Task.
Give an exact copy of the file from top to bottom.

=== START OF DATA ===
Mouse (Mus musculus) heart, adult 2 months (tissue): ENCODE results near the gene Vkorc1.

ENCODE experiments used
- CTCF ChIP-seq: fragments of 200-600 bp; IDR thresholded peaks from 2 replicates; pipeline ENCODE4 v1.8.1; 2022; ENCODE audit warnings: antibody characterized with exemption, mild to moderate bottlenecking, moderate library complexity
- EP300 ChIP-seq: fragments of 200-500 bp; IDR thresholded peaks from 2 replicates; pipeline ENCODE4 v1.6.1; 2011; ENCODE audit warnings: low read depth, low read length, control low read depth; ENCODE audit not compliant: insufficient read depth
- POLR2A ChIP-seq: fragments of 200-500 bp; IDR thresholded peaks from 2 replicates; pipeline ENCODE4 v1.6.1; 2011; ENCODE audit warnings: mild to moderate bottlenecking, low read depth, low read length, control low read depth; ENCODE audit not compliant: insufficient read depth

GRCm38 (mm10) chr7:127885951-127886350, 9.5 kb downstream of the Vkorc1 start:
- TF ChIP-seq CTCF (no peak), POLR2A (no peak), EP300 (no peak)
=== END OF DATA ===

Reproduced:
Mouse (Mus musculus) heart, adult 2 months (tissue): ENCODE results near the gene Vkorc1.

ENCODE experiments used
- CTCF ChIP-seq: fragments of 200-600 bp; IDR thresholded peaks from 2 replicates; pipeline ENCODE4 v1.8.1; 2022; ENCODE audit warnings: antibody characterized with exemption, mild to moderate bottlenecking, moderate library complexity
- EP300 ChIP-seq: fragments of 200-500 bp; IDR thresholded peaks from 2 replicates; pipeline ENCODE4 v1.6.1; 2011; ENCODE audit warnings: low read depth, low read length, control low read depth; ENCODE audit not compliant: insufficient read depth
- POLR2A ChIP-seq: fragments of 200-500 bp; IDR thresholded peaks from 2 replicates; pipeline ENCODE4 v1.6.1; 2011; ENCODE audit warnings: mild to moderate bottlenecking, low read depth, low read length, control low read depth; ENCODE audit not compliant: insufficient read depth

GRCm38 (mm10) chr7:127885951-127886350, 9.5 kb downstream of the Vkorc1 start:
- TF ChIP-seq CTCF (no peak), POLR2A (no peak), EP300 (no peak)